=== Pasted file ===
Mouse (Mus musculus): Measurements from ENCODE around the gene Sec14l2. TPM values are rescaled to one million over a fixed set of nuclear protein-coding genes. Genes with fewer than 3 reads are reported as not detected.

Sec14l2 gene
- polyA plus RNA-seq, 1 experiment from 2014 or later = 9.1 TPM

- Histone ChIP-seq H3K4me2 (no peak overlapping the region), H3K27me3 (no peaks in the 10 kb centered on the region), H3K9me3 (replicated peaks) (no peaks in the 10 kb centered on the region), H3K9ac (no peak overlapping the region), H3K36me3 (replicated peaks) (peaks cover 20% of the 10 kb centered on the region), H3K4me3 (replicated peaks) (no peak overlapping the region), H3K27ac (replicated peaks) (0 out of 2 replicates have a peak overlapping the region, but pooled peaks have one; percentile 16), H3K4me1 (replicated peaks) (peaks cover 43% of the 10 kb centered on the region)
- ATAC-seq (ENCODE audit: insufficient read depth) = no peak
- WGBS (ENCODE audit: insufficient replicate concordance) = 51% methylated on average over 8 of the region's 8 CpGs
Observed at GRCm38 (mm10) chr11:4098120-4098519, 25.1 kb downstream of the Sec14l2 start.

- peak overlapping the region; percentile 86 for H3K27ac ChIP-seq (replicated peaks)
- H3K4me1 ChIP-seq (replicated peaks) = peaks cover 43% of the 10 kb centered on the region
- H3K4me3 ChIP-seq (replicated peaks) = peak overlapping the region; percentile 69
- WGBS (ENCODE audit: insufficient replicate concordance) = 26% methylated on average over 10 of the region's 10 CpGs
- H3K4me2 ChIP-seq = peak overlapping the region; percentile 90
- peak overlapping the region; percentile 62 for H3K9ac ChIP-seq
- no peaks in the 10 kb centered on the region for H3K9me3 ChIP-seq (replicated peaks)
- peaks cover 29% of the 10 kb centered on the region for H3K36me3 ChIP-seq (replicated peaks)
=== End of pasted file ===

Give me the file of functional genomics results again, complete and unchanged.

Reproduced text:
Mouse (Mus musculus): Measurements from ENCODE around the gene Sec14l2. TPM values are rescaled to one million over a fixed set of nuclear protein-coding genes. Genes with fewer than 3 reads are reported as not detected.

Sec14l2 gene
- polyA plus RNA-seq, 1 experiment from 2014 or later = 9.1 TPM

- Histone ChIP-seq H3K4me2 (no peak overlapping the region), H3K27me3 (no peaks in the 10 kb centered on the region), H3K9me3 (replicated peaks) (no peaks in the 10 kb centered on the region), H3K9ac (no peak overlapping the region), H3K36me3 (replicated peaks) (peaks cover 20% of the 10 kb centered on the region), H3K4me3 (replicated peaks) (no peak overlapping the region), H3K27ac (replicated peaks) (0 out of 2 replicates have a peak overlapping the region, but pooled peaks have one; percentile 16), H3K4me1 (replicated peaks) (peaks cover 43% of the 10 kb centered on the region)
- ATAC-seq (ENCODE audit: insufficient read depth) = no peak
- WGBS (ENCODE audit: insufficient replicate concordance) = 51% methylated on average over 8 of the region's 8 CpGs
Observed at GRCm38 (mm10) chr11:4098120-4098519, 25.1 kb downstream of the Sec14l2 start.

- peak overlapping the region; percentile 86 for H3K27ac ChIP-seq (replicated peaks)
- H3K4me1 ChIP-seq (replicated peaks) = peaks cover 43% of the 10 kb centered on the region
- H3K4me3 ChIP-seq (replicated peaks) = peak overlapping the region; percentile 69
- WGBS (ENCODE audit: insufficient replicate concordance) = 26% methylated on average over 10 of the region's 10 CpGs
- H3K4me2 ChIP-seq = peak overlapping the region; percentile 90
- peak overlapping the region; percentile 62 for H3K9ac ChIP-seq
- no peaks in the 10 kb centered on the region for H3K9me3 ChIP-seq (replicated peaks)
- peaks cover 29% of the 10 kb centered on the region for H3K36me3 ChIP-seq (replicated peaks)